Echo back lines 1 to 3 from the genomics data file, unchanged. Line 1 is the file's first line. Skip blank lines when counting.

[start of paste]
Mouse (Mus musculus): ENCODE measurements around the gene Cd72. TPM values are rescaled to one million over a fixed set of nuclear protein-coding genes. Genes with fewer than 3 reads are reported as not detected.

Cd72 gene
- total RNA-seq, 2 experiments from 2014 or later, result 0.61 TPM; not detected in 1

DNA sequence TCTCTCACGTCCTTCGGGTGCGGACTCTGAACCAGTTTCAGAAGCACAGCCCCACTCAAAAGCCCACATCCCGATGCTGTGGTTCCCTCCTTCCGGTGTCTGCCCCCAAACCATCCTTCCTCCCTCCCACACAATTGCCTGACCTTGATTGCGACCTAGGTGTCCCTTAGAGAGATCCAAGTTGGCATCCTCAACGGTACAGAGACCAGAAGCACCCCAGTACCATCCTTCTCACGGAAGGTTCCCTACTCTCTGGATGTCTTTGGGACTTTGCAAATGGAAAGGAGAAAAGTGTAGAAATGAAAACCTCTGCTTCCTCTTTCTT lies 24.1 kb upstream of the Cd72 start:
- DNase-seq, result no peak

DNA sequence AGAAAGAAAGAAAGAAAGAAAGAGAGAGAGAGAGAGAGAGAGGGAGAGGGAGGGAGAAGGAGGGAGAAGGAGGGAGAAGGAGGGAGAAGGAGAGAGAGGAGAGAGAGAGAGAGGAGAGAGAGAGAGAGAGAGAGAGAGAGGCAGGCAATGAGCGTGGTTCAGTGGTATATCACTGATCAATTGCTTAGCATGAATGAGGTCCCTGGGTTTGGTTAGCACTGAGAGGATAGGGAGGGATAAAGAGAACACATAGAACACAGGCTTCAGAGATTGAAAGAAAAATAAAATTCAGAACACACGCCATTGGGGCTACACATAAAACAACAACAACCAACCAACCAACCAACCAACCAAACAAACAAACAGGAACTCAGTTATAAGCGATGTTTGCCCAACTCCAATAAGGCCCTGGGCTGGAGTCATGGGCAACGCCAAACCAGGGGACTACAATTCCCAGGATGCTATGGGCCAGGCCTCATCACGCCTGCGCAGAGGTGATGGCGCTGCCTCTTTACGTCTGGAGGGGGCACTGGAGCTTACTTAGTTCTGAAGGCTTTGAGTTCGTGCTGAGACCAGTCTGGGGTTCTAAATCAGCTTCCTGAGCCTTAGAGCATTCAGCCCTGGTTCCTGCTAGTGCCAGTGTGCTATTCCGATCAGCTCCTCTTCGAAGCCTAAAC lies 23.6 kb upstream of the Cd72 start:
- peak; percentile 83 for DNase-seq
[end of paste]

Mouse (Mus musculus): ENCODE measurements around the gene Cd72. TPM values are rescaled to one million over a fixed set of nuclear protein-coding genes. Genes with fewer than 3 reads are reported as not detected.

Cd72 gene
- total RNA-seq, 2 experiments from 2014 or later, result 0.61 TPM; not detected in 1